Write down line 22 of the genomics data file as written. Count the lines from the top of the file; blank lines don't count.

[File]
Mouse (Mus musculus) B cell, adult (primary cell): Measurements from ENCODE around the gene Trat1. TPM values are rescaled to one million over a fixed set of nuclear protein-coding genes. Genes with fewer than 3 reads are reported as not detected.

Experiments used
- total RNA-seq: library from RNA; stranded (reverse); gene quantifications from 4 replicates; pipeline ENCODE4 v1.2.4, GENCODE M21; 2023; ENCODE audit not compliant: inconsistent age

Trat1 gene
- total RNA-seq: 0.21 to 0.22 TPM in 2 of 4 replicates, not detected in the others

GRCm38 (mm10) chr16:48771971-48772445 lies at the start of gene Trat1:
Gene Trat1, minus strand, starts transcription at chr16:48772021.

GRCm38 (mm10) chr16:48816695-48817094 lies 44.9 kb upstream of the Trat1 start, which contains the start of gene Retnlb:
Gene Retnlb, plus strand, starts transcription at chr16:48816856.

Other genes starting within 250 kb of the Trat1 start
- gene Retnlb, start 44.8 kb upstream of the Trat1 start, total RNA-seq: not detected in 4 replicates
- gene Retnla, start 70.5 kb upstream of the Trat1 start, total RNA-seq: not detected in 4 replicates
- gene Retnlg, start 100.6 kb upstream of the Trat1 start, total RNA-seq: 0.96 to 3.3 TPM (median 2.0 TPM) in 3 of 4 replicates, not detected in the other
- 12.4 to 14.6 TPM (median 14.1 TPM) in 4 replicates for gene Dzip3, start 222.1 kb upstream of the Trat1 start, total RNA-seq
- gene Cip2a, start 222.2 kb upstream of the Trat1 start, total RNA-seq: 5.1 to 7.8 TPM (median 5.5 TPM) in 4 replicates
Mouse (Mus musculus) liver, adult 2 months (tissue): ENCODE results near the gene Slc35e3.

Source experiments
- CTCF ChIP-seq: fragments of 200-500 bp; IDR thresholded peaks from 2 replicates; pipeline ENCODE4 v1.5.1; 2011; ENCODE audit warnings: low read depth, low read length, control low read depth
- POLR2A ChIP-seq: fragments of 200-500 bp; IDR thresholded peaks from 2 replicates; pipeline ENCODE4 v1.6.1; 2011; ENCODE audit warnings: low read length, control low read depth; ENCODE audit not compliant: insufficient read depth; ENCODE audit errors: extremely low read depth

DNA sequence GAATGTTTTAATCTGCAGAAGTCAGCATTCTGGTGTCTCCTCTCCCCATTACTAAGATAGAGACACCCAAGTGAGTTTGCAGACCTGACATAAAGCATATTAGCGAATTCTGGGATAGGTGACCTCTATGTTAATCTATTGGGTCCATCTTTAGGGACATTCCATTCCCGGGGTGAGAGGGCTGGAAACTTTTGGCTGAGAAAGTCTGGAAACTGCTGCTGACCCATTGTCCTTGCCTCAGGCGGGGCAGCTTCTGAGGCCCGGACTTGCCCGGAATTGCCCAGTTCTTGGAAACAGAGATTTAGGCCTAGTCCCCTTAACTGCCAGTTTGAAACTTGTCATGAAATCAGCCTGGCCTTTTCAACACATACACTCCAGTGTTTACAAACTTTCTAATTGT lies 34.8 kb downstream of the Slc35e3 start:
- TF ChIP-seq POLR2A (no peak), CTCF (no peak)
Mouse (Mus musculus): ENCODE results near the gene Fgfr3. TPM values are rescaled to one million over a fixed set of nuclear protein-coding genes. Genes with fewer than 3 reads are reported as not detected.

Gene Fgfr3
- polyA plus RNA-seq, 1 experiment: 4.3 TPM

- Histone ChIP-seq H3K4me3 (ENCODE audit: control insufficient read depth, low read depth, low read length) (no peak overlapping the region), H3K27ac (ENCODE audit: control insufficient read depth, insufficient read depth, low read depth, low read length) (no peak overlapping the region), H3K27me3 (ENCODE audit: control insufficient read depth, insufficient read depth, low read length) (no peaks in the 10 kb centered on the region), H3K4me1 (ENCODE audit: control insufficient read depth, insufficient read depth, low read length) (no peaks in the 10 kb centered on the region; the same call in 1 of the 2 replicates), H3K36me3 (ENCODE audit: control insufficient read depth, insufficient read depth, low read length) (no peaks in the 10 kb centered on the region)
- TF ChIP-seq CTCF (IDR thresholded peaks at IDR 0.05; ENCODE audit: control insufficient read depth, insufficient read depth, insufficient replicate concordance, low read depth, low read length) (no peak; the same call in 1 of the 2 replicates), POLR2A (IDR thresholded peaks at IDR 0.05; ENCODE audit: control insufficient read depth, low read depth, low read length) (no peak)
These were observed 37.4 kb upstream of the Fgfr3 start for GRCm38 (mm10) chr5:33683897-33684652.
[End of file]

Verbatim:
Mouse (Mus musculus): ENCODE results near the gene Fgfr3. TPM values are rescaled to one million over a fixed set of nuclear protein-coding genes. Genes with fewer than 3 reads are reported as not detected.